3.2.2. Evaluation Correlation
Using Pearson’s correlation, Crammer’s coefficient, and Joint information uncertainty, the correlation of geographic variables between the two raster images—which are used to study the correlation among the geographical variables factors—is assessed.  The category of each region and the LULC changes are computed between the initial year (2010) and the end year (2030).
3.2.3. Area Changes
The experiment of the prediction process applied for the years 2015,2020,2025 & 2030 using the MOLUSCE to predict the land changes for classified maps. Figure 12 depicts the percentage shift from 0 to 100 percent through time and between years. During the study period, changes in 2010 rose overall. Between 2010 and 2015, most of the land was degraded, and the arid lands grew. In the city center, there were several changes. Several studies have found that shifts in rapid population growth and economic development in the studied area are widespread since the globe is changing. The projection for 2015 was for an increase in structures and development, but the actual photographs revealed the opposite, with construction lands declining due to the region’s deteriorating conditions. Over the city, changes in wet and arid terrain may also be seen.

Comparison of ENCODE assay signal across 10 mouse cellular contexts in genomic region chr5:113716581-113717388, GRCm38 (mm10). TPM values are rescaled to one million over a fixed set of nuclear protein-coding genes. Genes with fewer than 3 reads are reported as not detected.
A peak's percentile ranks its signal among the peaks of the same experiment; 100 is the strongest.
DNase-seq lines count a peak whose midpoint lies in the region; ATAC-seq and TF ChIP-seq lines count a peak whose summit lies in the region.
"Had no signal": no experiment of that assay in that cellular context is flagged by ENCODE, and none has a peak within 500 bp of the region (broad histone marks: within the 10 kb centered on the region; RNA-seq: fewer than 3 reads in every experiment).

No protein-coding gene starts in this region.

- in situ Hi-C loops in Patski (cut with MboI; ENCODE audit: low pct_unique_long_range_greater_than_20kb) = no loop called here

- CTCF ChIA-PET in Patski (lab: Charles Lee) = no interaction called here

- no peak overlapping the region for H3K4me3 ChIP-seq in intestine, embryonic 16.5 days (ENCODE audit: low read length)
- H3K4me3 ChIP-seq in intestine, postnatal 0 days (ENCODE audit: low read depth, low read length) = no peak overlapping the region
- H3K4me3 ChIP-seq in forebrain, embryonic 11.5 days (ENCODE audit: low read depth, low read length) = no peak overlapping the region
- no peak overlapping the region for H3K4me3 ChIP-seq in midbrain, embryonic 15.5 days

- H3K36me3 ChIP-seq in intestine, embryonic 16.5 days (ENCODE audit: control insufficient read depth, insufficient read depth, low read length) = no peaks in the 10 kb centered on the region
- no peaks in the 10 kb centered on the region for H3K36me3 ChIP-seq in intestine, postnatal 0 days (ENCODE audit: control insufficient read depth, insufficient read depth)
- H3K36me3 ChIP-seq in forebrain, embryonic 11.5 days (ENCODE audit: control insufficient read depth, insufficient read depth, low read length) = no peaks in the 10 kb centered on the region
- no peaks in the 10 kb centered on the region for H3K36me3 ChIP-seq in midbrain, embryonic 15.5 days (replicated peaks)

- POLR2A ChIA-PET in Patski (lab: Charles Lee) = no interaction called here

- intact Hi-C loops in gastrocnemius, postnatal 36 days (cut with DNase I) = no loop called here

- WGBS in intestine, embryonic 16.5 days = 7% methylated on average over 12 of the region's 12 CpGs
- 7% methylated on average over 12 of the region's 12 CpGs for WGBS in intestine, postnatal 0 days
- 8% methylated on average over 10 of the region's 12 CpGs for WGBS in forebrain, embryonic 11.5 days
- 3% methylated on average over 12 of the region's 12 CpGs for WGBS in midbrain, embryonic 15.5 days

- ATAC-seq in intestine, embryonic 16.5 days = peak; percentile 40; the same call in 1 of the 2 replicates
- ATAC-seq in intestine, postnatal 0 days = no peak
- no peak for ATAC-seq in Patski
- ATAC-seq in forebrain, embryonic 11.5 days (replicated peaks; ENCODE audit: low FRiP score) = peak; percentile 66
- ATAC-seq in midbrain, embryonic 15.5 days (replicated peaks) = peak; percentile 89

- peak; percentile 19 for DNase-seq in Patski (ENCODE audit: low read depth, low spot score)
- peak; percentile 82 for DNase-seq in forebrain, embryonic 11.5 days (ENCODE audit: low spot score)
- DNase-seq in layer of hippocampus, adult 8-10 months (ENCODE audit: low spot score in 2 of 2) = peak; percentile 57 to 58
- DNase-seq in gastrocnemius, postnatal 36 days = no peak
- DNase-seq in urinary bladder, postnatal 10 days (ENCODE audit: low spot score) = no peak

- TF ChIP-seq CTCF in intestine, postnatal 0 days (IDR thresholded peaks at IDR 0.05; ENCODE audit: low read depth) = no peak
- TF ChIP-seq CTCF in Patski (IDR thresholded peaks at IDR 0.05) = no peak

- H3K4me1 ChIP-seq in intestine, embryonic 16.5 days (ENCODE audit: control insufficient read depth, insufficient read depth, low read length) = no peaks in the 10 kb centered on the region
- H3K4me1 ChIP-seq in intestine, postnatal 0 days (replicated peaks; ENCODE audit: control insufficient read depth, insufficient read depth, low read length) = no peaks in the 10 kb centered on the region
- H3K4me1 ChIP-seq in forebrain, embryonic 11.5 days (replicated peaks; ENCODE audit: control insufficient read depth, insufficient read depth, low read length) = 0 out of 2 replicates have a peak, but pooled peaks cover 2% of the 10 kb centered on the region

We separated the study period into two brief periods, before 2015 and after 2015, and estimated the area of LCLU categories for the two periods to comprehend observational changes in the LCLU better. Meadows appeared initially in the lost space during the first phase, followed by forests in the northern sections. In terms of shrinking acreage, wetlands came in third.LCLU changes have been rapid in recent years, owing to population growth and rapid economic growth, both of which have had negative consequences for the environment and natural resources. The LCLU changed differently than it did in the first phase. The output of the prediction model between 2010,2015 decreased but increased between 2025 and 2030. The LULC maps of 2025 and 2030 were forecasted using the same spatial variable factor combinations of the LULC maps of 2005 and 2010.